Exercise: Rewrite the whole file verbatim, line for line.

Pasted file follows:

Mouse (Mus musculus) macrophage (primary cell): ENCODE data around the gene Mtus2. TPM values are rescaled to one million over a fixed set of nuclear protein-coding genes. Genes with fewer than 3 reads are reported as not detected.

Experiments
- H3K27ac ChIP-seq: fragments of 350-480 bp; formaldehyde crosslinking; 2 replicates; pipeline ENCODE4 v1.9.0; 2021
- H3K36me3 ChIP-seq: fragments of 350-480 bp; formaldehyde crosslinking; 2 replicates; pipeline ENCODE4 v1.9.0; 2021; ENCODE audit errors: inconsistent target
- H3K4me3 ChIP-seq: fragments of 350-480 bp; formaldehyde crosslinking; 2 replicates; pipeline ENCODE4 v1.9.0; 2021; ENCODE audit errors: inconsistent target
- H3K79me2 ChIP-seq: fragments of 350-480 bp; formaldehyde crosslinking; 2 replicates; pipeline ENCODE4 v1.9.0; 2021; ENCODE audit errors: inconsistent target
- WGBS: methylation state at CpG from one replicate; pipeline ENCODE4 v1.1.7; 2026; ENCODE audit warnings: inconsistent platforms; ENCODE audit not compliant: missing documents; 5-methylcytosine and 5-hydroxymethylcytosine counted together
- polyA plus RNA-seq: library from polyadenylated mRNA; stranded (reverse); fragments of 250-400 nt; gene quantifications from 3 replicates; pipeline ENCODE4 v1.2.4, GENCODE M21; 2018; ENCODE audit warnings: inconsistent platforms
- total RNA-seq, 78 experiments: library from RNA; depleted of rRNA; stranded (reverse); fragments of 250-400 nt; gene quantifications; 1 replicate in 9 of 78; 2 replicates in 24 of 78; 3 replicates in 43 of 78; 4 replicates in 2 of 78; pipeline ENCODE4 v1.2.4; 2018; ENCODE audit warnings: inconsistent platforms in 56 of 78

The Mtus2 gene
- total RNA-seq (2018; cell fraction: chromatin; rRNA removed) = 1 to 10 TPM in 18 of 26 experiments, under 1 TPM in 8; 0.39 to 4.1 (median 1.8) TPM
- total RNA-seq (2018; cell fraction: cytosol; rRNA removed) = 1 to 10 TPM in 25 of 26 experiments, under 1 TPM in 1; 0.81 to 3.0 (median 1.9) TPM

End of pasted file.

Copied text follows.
Mouse (Mus musculus) macrophage (primary cell): ENCODE data around the gene Mtus2. TPM values are rescaled to one million over a fixed set of nuclear protein-coding genes. Genes with fewer than 3 reads are reported as not detected.

Experiments
- H3K27ac ChIP-seq: fragments of 350-480 bp; formaldehyde crosslinking; 2 replicates; pipeline ENCODE4 v1.9.0; 2021
- H3K36me3 ChIP-seq: fragments of 350-480 bp; formaldehyde crosslinking; 2 replicates; pipeline ENCODE4 v1.9.0; 2021; ENCODE audit errors: inconsistent target
- H3K4me3 ChIP-seq: fragments of 350-480 bp; formaldehyde crosslinking; 2 replicates; pipeline ENCODE4 v1.9.0; 2021; ENCODE audit errors: inconsistent target
- H3K79me2 ChIP-seq: fragments of 350-480 bp; formaldehyde crosslinking; 2 replicates; pipeline ENCODE4 v1.9.0; 2021; ENCODE audit errors: inconsistent target
- WGBS: methylation state at CpG from one replicate; pipeline ENCODE4 v1.1.7; 2026; ENCODE audit warnings: inconsistent platforms; ENCODE audit not compliant: missing documents; 5-methylcytosine and 5-hydroxymethylcytosine counted together
- polyA plus RNA-seq: library from polyadenylated mRNA; stranded (reverse); fragments of 250-400 nt; gene quantifications from 3 replicates; pipeline ENCODE4 v1.2.4, GENCODE M21; 2018; ENCODE audit warnings: inconsistent platforms
- total RNA-seq, 78 experiments: library from RNA; depleted of rRNA; stranded (reverse); fragments of 250-400 nt; gene quantifications; 1 replicate in 9 of 78; 2 replicates in 24 of 78; 3 replicates in 43 of 78; 4 replicates in 2 of 78; pipeline ENCODE4 v1.2.4; 2018; ENCODE audit warnings: inconsistent platforms in 56 of 78

The Mtus2 gene
- total RNA-seq (2018; cell fraction: chromatin; rRNA removed) = 1 to 10 TPM in 18 of 26 experiments, under 1 TPM in 8; 0.39 to 4.1 (median 1.8) TPM
- total RNA-seq (2018; cell fraction: cytosol; rRNA removed) = 1 to 10 TPM in 25 of 26 experiments, under 1 TPM in 1; 0.81 to 3.0 (median 1.9) TPM